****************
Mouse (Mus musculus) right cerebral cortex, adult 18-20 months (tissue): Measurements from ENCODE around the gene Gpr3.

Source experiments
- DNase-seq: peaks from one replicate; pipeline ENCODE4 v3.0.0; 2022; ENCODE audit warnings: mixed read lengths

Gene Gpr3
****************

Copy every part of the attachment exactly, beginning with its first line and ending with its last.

Mouse (Mus musculus) right cerebral cortex, adult 18-20 months (tissue): Measurements from ENCODE around the gene Gpr3.

Source experiments
- DNase-seq: peaks from one replicate; pipeline ENCODE4 v3.0.0; 2022; ENCODE audit warnings: mixed read lengths

Gene Gpr3